KITAKYUSHU -- A 2019 election campaign speech held near a Korean school in the southwest Japan city of Kitakyushu by the leader of the Japan First Party has been recognized as hate speech by the Fukuoka Legal Affairs Bureau in a report given to the school dated Aug. 26.
The decision to label the speech given by Makoto Sakurai, the 48-year-old former chair of the "association of residents who reject the special privileges of Zainichi Koreans" as hate speech came after a complaint of human rights infringement was made by the Kyushu Korean Junior and Senior High School.
According to the complaint, Sakurai gave a March 11, 2019, speech as part of his campaign as the Japan First Party candidate for the Fukuoka Prefectural Assembly in front of JR Orio Station, which is situated close to the school, while students were going to school. He is reported to have said, "Of course you should all be told to get out of Japan," and, "Koreans are dangerous. There are Koreans right in front of you here who put up the portrait of Kim Jong-un, and shout 'Manse' (Banzai)," among other critical statements. A video of the speech was uploaded and released online.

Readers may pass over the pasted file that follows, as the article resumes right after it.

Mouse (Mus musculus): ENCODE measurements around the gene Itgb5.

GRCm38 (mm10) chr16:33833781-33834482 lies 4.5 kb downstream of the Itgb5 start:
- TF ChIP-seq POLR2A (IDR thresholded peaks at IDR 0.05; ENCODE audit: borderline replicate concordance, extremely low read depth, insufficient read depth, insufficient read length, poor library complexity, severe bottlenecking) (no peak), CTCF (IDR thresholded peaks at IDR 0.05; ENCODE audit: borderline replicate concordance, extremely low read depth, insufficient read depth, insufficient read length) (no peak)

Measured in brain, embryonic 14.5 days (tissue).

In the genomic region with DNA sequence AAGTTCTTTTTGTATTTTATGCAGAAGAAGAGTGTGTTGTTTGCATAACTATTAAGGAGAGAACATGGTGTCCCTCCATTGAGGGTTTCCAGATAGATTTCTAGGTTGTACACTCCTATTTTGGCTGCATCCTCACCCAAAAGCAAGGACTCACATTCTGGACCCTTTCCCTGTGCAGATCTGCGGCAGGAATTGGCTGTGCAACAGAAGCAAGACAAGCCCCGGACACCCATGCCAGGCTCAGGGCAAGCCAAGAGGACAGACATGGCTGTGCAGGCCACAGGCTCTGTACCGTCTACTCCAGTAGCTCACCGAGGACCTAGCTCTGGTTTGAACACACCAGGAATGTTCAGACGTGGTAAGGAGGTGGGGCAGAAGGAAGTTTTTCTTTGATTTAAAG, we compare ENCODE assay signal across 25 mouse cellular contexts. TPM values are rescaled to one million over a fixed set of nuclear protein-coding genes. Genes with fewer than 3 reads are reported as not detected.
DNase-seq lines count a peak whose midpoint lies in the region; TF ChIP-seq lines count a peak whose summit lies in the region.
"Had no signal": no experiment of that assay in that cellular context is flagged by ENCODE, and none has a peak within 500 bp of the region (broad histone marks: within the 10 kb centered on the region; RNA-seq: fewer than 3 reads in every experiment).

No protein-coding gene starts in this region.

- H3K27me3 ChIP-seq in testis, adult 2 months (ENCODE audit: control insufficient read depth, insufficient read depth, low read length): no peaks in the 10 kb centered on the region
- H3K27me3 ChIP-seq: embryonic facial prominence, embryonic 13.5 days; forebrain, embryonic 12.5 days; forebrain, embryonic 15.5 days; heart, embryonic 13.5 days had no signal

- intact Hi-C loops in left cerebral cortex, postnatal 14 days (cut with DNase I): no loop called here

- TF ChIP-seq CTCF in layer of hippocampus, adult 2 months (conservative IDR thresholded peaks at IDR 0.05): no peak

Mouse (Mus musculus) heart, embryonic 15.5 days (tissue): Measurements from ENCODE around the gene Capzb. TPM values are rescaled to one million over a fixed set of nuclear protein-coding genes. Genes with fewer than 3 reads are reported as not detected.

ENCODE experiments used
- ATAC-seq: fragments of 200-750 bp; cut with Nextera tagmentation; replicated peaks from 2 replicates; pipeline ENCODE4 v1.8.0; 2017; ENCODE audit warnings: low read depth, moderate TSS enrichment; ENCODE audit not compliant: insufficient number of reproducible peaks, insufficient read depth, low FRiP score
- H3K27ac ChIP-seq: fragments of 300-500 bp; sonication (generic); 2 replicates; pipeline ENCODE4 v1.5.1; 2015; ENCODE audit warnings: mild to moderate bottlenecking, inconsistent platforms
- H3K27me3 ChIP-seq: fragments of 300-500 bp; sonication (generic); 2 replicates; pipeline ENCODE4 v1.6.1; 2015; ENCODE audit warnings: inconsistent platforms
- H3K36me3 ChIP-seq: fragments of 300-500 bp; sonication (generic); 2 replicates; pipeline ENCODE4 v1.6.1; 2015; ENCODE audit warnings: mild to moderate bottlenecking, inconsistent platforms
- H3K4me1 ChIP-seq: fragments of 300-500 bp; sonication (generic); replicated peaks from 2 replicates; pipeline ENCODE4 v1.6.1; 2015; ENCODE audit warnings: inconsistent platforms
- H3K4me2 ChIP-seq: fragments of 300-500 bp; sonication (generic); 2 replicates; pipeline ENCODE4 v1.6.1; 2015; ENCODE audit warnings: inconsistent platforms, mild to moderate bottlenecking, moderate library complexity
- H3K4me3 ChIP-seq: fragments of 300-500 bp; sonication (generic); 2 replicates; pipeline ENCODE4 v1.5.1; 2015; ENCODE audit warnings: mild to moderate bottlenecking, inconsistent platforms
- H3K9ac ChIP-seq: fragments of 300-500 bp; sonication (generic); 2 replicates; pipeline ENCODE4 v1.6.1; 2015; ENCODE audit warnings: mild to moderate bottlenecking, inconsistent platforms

According to the Fukuoka Legal Affairs Bureau, the actions of the Japan First Party were recognized as constituting hate speech as it is described in the hate speech elimination law. The bureau advised Sakurai of their decision, but he reportedly responded by saying he would "not cooperate."
The bureau also said that it "does not recognize that any particular person was specifically affected," and said that it was "unclear" whether there had been a human rights infringement. The director of Fukuoka Korean Gakuen, which runs the school and others in the area, said, "It's a first step to recognize it as hate speech, but is the mental hurt the children received not equivalent to a human rights violation?"
(Japanese original by Hiroya Miyagi, Kyushu News Department)